Genetic mutations that disrupt DNA-repair pathways are detected in a subset of ovarian cancer patients, and are a major target of emerging chemotherapies (39), but are not present in the ID8VEGF model. Studies combining immunotherapy with DNA-repair pathway targeting, such as with poly(ADP-ribose) polymerase inhibitors, may be more informative in recent ID8 models genetically engineered to disrupt DNA-repair mechanisms, such as the CRISPR/Cas9-modifed ID8 line containing Trp53 and Brca1 or Trp53 and Brca2 mutations (40).
Despite these limitations, many immunosuppressive mechanisms described for human ovarian cancer are present in ID8VEGF tumors. In our studies, high expression of CD69, CD137, PD-1, Lag-3, Tim-3, and TIGIT was detected on engineered tumor-infiltrating T cells 3 weeks after T-cell administration, consistent with the T cells experiencing chronic TCR signaling. These T cells also exhibited diminished function, as predicted by this exhaustion-associated phenotypic signature (41, 42). Thus, the ID8VEGF model may be suitable for assessing if adding checkpoint blockade would be a useful strategy to build on our initial results with T-cell therapy, but more than one checkpoint inhibitor may be required to achieve efficacy in advanced-stage disease. Further, expression of Fas ligand in the vasculature of human and murine ID8VEGF ovarian tumors correlates with reduced CD8 T-cell infiltration/survival (43), which may also diminish the efficacy of engineered adoptive T-cell therapy. Thus, strategies for overcoming this immune-evasion mechanism may also be evaluated using the ID8VEGF model. Overexpression of metabolic pathways in ID8VEGF tumors suggests that a nutrient-depleted, metabolically active TME may also contribute to intratumoral T-cell dysfunction, which could be experimentally explored.
Suppressive intratumoral leukocytes can also inhibit CD8 T-cell function. Tregs, MDSCs, and tumor-associated macrophages accumulate in the ovarian cancer TME and can dampen antitumor responses (33, 44). The presence of these suppressive immune cells in the ID8VEGF TME further suggests that this model may be informative for studies involving depletion or modulation of suppressive cells or further engineering T cells to be resistant to suppressive factors produced by these cells.
We also found that human T cells engineered to express a high-affinity tumor-specific TCR specifically induce apoptosis of three different HLA-A02*01+ MSLN-expressing ovarian cancer cell lines that molecularly resemble HGSOC (23), with some differences in susceptibility. Strategies that enhance antigen processing and presentation, such as administration of interferons or TLR or STING agonists, may further improve susceptibility of patient tumor cells to TCR-transduced T cells.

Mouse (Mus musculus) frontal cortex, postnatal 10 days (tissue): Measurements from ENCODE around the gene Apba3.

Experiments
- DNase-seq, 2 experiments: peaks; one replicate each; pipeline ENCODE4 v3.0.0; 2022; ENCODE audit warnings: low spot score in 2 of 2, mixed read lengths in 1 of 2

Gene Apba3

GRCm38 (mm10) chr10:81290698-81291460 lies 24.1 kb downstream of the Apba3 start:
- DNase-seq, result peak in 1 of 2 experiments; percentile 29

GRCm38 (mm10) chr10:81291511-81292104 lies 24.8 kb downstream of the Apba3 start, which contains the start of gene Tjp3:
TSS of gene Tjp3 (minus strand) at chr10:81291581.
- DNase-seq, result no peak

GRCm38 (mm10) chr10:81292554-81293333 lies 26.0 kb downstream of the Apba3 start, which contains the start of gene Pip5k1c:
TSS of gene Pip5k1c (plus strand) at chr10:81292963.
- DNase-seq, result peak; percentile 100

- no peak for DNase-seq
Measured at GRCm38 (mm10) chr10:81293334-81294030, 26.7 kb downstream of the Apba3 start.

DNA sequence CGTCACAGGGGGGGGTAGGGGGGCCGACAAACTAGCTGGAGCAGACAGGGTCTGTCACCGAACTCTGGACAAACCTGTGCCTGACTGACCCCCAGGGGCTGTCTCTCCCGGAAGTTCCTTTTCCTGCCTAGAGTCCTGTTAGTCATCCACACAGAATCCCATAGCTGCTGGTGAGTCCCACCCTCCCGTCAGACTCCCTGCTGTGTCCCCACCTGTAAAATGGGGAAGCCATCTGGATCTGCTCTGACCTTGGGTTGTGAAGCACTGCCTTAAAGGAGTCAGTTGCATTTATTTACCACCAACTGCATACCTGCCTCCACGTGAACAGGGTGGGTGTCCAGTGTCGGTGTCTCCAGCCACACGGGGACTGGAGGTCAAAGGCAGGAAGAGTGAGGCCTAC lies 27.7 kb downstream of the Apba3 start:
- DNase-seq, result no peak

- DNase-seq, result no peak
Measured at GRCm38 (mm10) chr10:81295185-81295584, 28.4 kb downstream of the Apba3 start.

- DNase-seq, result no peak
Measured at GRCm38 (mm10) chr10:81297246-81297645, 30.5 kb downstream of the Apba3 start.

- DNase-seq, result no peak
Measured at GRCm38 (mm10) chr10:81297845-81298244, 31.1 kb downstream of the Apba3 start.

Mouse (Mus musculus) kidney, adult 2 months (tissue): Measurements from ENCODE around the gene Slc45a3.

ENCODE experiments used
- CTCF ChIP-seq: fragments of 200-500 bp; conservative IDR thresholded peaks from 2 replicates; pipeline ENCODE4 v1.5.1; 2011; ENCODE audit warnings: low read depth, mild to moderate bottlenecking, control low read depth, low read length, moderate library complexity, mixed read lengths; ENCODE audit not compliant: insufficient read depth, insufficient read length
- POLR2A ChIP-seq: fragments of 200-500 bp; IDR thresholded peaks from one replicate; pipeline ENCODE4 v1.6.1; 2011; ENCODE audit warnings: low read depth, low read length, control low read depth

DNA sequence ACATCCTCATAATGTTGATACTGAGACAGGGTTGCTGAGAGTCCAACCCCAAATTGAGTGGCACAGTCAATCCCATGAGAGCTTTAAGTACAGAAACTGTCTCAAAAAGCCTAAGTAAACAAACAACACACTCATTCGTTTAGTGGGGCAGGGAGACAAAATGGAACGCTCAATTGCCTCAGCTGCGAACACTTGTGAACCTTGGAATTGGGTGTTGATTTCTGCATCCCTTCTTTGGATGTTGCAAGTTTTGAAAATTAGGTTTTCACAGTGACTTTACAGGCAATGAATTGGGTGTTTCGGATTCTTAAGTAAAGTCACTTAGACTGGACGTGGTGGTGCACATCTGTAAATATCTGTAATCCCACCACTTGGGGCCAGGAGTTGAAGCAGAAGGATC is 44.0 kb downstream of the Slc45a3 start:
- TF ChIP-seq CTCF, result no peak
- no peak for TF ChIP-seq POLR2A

No off-tumor, on-target toxicities were observed in our preclinical studies, consistent with the acceptable phase I and II safety profiles reported for targeting MSLN with either an MSLN-specific monoclonal antibody (13) or heterologous prime–boost vaccinations to MSLN (45). However, as single modality treatments, these approaches have had only modest benefits. Phase I studies with MSLN-targeting CAR-T cells have also shown some evidence of antitumor responses (46) but had immunogenicity issues and unclear risks of toxicity to normal tissues (47). Overall, current clinical and preclinical data suggest MSLN may be safely targeted with TCR-engineered T cells, and that use of fully human TCRs has the potential to establish detectable, persistent, and functional antitumor responses.
Immunocompetent preclinical models provide an opportunity to evaluate the efficacy and safety of adoptive T-cell therapy in vivo, and to elucidate and address obstacles to efficacy. Our results represent a proof of concept that ovarian cancer can be targeted with TCR-engineered CD8 T cells to achieve clinical benefit but also suggest that therapy with adoptive transfer of high-affinity T cells alone may be insufficient to eradicate advanced disease. For example, the data from our repeated infusion studies suggest subsequent T-cell injections may have reduced tumor infiltration or accumulation compared with the initial injection. The mechanism underlying this observation requires further investigation. The ID8VEGF model also provides an opportunity for evaluating additional engineering approaches for overcoming TME obstacles to antitumor T-cell function. For example, as TCR1045 can recognize peptide:MHC I in the absence of CD8 (19), engineering CD4 T cells to include expression of this TCR and cotransferring such engineered CD4 and CD8 T cells may improve antitumor efficacy, as seen with CD4 and CD8 CAR-T cells targeting leukemia (48). Alternatively, T cells engineered to express a high-affinity TCR may be further engineered to express synthetic immunomodulatory fusion proteins (IFP) that replace an inhibitory receptor with a fusion protein that retains the receptor ectodomain but has a substitute cytoplasmic tail that provides an activation or survival signal (8). Such IFPs may simultaneously enhance costimulatory signaling and act as a dominant negative signal (reducing the endogenous negative stimuli received by the T cell). Thus, development of an optimally effective T cell–based therapy for ovarian cancer will likely require iterative studies in patients and informative mouse models, such as the ID8VEGF model.